As a baseball player, I often see people using chewing tobacco. This got me thinking about habits — both good and bad — and what they cost us.
My wife and I enjoy getting coffee from Dunkin Donuts in the morning, while some people enjoy traveling or shopping. Anything that we do consistently is a habit, and these habits often come with a price tag.
Sometimes, the cost may not be worth the benefit. Here are some examples:
Physically Unhealthy Habits
Using tobacco products is a great example of an unhealthy and costly habit. It costs many people well over $1,000 a year.
Alcohol and gambling also fall into this category. These habits serve a purpose in many lives, and, when used sparingly, can sometimes have benefits. For your social life, it’s great to enjoy a drink with friends. I also enjoy going to the horse track to place a few bets once or twice a year. When these become more than occasional pleasures, however, they become detrimental.
In college, I saw a lot of binge drinking. This is when alcohol can become harmful — both physically and financially. Gambling can also strain relationships and drain savings accounts.
Monetarily Unhealthy Habits
Occasionally, my wife and I enjoy getting coffee, going out to a movie, or going shopping. What we try to keep in check is the frequency with which we do these things. When you start to get coffee from a coffee shop every morning, or shop every weekend for something new, that’s when it becomes a problem.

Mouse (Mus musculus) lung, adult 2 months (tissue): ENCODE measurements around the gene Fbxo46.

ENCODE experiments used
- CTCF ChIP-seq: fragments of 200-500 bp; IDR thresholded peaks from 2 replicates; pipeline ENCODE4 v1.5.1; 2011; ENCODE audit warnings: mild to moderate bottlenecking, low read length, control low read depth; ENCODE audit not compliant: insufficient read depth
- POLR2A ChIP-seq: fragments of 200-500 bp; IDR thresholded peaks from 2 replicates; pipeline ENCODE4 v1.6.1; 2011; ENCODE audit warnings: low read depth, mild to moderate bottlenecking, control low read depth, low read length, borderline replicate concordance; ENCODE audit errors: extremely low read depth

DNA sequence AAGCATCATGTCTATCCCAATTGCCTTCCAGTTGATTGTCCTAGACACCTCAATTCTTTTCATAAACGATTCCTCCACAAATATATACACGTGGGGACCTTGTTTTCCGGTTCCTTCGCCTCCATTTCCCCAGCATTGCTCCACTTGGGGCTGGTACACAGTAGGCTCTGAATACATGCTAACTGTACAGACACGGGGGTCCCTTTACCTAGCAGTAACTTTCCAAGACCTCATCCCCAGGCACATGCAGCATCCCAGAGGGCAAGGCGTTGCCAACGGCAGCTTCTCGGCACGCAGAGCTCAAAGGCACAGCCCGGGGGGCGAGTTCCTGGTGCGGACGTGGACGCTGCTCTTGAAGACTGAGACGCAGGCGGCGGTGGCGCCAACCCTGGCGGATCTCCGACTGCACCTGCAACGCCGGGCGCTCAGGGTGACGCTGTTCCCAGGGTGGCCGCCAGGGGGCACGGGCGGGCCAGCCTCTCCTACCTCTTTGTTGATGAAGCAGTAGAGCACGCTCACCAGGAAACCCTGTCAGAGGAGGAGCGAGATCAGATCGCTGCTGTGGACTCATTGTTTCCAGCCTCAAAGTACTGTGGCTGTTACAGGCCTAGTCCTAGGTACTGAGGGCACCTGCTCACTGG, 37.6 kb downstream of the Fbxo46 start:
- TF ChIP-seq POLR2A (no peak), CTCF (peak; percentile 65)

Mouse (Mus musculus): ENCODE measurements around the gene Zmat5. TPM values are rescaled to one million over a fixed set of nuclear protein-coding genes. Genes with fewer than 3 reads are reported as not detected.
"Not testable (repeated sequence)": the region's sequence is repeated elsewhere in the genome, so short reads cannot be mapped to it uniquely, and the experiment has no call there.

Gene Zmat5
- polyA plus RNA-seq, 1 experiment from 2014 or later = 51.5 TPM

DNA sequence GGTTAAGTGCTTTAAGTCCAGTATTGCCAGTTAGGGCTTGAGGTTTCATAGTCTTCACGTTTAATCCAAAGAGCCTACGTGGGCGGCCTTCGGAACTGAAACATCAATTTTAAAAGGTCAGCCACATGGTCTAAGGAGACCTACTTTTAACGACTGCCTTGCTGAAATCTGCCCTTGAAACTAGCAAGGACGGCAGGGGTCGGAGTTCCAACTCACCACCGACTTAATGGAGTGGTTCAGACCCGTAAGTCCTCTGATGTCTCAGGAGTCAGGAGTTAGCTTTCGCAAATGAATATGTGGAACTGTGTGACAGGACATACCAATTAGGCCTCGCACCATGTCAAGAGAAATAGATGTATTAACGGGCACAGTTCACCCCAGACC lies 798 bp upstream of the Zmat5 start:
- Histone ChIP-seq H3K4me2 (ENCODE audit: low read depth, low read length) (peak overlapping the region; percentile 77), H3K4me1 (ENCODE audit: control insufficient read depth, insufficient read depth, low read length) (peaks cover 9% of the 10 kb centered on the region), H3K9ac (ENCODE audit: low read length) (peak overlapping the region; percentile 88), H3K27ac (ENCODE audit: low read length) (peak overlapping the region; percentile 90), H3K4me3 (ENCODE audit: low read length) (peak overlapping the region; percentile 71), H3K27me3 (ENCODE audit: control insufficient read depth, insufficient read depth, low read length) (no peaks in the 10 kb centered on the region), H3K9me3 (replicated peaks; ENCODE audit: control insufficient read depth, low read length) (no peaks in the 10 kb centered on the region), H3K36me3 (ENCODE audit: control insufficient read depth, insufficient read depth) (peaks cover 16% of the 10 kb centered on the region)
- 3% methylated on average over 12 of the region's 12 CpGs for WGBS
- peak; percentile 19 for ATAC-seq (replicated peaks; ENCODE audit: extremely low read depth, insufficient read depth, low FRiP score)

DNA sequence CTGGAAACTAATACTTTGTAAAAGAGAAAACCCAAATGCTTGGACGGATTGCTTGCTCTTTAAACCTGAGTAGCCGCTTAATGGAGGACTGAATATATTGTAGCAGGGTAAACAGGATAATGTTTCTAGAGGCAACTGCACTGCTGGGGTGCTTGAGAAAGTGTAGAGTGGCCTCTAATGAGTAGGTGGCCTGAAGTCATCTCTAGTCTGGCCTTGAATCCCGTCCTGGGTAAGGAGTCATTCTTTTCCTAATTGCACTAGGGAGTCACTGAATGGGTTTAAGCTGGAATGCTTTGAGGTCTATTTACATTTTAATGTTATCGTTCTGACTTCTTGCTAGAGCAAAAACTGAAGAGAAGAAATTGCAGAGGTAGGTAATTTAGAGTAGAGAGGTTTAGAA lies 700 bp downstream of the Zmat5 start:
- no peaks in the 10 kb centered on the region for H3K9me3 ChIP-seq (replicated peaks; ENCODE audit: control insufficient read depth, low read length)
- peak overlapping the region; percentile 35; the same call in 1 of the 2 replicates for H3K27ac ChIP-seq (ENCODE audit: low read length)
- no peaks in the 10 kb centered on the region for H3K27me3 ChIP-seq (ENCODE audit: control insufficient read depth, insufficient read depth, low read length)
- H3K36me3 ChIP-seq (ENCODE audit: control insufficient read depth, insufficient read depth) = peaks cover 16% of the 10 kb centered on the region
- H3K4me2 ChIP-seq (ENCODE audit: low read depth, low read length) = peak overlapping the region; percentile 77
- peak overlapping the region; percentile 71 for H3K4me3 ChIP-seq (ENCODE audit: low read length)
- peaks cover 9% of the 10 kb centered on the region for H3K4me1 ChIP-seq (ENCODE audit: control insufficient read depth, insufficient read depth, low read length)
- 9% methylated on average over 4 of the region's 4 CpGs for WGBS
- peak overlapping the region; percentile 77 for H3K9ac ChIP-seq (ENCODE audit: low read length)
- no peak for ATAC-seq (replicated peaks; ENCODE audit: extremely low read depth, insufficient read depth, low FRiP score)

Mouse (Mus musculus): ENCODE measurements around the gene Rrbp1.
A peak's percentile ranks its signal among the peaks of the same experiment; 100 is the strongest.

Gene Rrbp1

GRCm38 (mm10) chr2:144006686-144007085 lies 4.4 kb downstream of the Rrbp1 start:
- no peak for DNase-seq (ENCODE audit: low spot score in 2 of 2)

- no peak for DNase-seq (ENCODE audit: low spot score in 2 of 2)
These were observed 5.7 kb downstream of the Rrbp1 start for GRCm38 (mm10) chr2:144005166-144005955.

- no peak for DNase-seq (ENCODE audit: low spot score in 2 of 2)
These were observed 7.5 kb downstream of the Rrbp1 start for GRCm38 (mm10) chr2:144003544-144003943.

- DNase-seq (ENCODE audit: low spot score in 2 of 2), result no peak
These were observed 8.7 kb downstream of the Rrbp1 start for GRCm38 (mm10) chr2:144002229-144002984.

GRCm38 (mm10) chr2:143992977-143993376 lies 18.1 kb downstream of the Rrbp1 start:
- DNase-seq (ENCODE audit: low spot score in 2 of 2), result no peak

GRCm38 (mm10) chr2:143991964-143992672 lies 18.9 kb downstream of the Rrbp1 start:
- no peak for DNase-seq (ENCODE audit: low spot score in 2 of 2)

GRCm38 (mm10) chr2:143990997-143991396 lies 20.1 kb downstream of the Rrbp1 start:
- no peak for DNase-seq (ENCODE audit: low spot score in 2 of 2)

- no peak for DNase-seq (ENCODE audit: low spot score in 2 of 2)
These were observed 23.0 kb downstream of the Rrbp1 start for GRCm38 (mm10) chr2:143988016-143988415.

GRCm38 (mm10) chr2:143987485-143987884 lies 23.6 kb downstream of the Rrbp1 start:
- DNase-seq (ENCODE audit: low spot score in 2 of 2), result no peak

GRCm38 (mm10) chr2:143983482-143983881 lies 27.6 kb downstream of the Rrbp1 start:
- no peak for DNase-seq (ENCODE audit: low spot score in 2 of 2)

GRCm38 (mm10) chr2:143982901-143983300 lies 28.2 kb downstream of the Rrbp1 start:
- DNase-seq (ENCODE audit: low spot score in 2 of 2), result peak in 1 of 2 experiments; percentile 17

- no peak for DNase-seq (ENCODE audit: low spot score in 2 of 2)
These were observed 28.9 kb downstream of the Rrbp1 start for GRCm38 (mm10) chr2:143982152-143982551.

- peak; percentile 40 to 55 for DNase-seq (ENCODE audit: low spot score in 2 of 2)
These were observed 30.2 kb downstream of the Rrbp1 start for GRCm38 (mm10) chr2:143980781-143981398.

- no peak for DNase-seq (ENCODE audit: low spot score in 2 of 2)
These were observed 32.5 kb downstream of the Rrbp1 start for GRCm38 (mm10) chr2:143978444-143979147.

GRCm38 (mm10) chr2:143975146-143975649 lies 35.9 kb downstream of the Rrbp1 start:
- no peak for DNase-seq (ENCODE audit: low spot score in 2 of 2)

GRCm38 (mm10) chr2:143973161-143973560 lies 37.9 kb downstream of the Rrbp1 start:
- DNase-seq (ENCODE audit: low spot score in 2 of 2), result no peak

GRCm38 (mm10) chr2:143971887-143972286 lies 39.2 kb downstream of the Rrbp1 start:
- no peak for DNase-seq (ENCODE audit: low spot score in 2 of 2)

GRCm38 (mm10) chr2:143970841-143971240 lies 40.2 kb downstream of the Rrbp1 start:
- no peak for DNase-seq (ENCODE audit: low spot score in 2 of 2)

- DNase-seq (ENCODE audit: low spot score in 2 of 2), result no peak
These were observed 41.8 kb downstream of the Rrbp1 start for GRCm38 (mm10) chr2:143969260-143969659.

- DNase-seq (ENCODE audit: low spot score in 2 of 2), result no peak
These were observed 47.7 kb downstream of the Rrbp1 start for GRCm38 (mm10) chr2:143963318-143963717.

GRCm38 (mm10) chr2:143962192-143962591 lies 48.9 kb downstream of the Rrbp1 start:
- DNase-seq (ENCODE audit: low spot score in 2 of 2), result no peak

A while ago, I wrote an article about people’s coffee drinking choices. Going out for coffee costs more than brewing at home. My wife and I decided to use a Keurig to make coffee because it’s quick, easy, and tasty.
If you’re an avid movie watcher, why not get a movie service like Netflix? Or get a Redbox one night instead of going out? Movie ticket prices are routinely over $10 a piece. For a family of four, along with snacks, this can get really expensive.
Finding unique ways to deliver the same entertainment is vital. Cooking a special meal at home can sometimes be more meaningful than eating out. Get creative and save yourself a large chunk of cash.
We all have habits that cost us money. The thing we need to find out is if they’re worth it. If the cost outweighs the benefit, you need to take a look at the decisions you’re making.
Why do you continue your habit? Can you change your routines and do something different? I often consider which habits cost me the most. When I think they’re taking up too much room in my budget, I switch things up.
What are your costliest habits? What, and how, are they costing you?